The Huntington Library is the jewel in Pasadena's crown. The 207-acre hilltop estate was once home to industrialist and railroad magnate Henry E. Huntington (1850-1927), who bought books on the same massive scale on which he acquired land. The continually expanding collection includes dozens of Shakespeare's first editions, Benjamin Franklin's handwritten autobiography, a Gutenberg Bible from the 1450s, and the earliest known manuscript of Chaucer's Canterbury Tales. Although some rare works are available only to visiting scholars, the library has a regularly changing (and always excellent) exhibit showcasing hundreds of different items in the collection.

If you prefer canvas to parchment, Huntington also put together a terrific 18th-century and 19-century British and French art collection. The most celebrated paintings are Gainsborough's The Blue Boy and Sir Thomas Lawrence's Pinkie, depicting the youthful aunt of Elizabeth Barrett Browning. These and other works of Renaissance paintings and bronzes are displayed in the stately Italianate mansion on the crest of this hillside estate, so you can also get a glimpse of its splendid furnishings. American art is exhibited in additional galleries and includes work ranging from Edward Hopper to Andy Warhol.

But it's the vast botanical gardens featuring more than 14,000 different species of plants that draw most locals to the Huntington. The Japanese Garden comes complete with a traditional open-air Japanese house, koi-filled stream, and serene Zen garden. There's also an exotic Desert Garden, intriguing Jungle Garden, Bing Children's Garden (designed specifically for kids 2-7), and the glass-and-steel Conservatory for Botanical Science, where visitors learn some of the fundamentals of botany via state-of-the-art science stations. The latest addition is a new 4.5-acre Chinese Garden, one of the largest of the Huntington's 14 specialized gardens. Highlights include a lake, teahouse, pavilions, and bridges within a landscape of plants native to China.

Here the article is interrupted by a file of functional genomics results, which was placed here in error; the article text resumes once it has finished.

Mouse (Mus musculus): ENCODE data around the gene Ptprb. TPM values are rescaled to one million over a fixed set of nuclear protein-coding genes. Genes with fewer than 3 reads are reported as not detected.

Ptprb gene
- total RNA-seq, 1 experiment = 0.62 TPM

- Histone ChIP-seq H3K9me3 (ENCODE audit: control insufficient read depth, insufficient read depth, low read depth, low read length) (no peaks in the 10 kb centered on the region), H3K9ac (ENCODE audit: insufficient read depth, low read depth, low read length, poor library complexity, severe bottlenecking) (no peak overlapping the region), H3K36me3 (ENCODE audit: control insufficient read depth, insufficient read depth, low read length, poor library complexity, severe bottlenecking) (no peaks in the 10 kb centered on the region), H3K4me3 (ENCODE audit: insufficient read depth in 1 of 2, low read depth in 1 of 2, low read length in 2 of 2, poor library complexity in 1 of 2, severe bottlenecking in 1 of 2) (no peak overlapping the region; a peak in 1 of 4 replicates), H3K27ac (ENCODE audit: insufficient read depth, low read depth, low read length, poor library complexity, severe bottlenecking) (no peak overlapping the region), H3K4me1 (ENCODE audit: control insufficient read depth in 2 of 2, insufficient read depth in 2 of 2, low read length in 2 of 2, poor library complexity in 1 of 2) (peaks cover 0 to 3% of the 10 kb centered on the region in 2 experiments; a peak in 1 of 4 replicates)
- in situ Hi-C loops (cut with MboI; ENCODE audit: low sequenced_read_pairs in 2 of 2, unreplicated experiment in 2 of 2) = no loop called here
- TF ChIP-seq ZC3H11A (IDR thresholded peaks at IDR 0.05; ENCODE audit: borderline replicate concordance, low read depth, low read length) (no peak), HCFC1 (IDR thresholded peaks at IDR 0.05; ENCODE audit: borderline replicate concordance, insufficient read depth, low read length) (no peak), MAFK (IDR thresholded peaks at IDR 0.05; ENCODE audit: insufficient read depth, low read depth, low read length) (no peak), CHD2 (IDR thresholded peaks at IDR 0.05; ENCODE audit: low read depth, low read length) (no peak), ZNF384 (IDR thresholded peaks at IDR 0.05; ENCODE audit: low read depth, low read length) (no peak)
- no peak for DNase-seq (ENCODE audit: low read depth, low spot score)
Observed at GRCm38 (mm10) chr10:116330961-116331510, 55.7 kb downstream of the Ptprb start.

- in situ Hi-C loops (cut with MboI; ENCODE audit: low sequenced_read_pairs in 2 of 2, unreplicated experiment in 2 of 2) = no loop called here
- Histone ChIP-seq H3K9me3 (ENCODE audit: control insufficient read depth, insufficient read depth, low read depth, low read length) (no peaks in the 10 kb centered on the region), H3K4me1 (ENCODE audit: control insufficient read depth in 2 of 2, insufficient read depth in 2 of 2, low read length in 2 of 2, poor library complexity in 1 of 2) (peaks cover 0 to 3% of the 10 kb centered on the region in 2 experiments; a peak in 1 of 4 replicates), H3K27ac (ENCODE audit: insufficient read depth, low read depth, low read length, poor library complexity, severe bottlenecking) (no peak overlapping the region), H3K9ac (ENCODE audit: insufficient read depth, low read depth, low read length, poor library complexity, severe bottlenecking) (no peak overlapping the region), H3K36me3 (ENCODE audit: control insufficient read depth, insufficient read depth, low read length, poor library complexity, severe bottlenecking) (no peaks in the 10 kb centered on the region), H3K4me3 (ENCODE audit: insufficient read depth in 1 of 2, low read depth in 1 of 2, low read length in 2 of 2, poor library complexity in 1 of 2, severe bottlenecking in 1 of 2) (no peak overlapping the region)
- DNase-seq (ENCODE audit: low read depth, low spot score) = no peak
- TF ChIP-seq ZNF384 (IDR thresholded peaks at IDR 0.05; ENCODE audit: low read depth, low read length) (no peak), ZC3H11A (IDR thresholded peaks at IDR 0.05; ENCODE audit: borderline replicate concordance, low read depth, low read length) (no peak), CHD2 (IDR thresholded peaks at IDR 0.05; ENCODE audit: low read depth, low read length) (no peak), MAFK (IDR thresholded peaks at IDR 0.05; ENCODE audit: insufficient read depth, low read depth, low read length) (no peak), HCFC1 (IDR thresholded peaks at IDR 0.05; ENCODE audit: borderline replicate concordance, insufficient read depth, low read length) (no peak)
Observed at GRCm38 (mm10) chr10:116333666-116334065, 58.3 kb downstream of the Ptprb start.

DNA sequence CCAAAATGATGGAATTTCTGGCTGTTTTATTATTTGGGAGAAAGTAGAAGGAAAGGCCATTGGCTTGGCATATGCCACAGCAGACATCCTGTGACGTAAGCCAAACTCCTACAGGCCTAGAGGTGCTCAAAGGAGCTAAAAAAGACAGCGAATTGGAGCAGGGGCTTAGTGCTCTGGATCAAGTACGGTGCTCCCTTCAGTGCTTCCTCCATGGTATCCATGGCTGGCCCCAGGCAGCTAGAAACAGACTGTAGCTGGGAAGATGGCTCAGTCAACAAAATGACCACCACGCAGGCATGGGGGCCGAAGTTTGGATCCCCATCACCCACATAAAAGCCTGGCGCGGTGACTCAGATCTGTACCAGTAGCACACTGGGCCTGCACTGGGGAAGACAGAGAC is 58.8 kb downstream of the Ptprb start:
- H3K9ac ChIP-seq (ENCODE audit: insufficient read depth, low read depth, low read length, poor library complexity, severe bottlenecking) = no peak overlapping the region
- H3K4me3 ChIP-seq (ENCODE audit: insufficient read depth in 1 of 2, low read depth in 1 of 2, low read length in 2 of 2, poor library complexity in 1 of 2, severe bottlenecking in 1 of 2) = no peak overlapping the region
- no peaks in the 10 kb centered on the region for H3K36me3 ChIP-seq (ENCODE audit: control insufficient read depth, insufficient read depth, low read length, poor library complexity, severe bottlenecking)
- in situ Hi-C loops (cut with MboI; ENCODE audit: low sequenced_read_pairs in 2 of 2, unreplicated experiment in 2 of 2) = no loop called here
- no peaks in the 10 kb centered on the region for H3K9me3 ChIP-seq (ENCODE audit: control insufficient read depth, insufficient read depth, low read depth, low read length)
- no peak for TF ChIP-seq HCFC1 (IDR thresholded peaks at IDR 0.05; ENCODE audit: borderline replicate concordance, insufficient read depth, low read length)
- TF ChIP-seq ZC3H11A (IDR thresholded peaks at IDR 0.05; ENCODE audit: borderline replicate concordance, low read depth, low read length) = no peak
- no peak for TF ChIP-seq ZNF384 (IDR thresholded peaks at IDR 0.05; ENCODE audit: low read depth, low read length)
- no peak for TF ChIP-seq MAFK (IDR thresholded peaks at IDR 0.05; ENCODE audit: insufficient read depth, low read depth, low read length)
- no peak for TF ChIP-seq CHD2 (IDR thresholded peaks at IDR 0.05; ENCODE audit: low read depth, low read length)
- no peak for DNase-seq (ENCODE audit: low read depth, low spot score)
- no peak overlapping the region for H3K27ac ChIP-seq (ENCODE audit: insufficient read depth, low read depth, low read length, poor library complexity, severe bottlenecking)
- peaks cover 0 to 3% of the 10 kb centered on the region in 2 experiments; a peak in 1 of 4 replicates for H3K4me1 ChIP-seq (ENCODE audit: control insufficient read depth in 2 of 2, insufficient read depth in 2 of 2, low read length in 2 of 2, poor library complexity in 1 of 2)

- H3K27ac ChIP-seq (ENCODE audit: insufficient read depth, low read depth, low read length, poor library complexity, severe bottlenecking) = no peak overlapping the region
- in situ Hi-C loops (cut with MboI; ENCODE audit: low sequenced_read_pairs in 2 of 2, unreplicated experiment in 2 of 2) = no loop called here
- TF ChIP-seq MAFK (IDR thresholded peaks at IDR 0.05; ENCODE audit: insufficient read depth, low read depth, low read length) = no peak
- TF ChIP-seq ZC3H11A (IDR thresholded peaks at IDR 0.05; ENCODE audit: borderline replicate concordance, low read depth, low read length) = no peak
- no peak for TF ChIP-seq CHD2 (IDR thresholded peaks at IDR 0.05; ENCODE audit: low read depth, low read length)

Because the Huntington surprises many with its size and wealth of activities to choose from, first-timers might want to start with a tour. One-hour garden tours are offered daily, subject to volunteer availability; no reservations or additional fees are required. Times vary, so check at the information desk upon arrival. I also recommend that you tailor your visit to include the popular English tea, served Monday, Wednesday, Thursday, and Friday from noon to 4:30pm, and Saturday and Sunday from 10:45am to 4:30pm (last seating at 3:30pm). The tearoom overlooks the Rose Garden (home to 1,000 varieties displayed in chronological order of their breeding), and since the finger sandwiches and desserts are served buffet-style, it's a genteel bargain, even for hearty appetites, at $28 per person (please note that museum admission is a separate required cost). Call tel. 626/683-8131 for tearoom reservations, which are required and should be made at least 2 weeks in advance.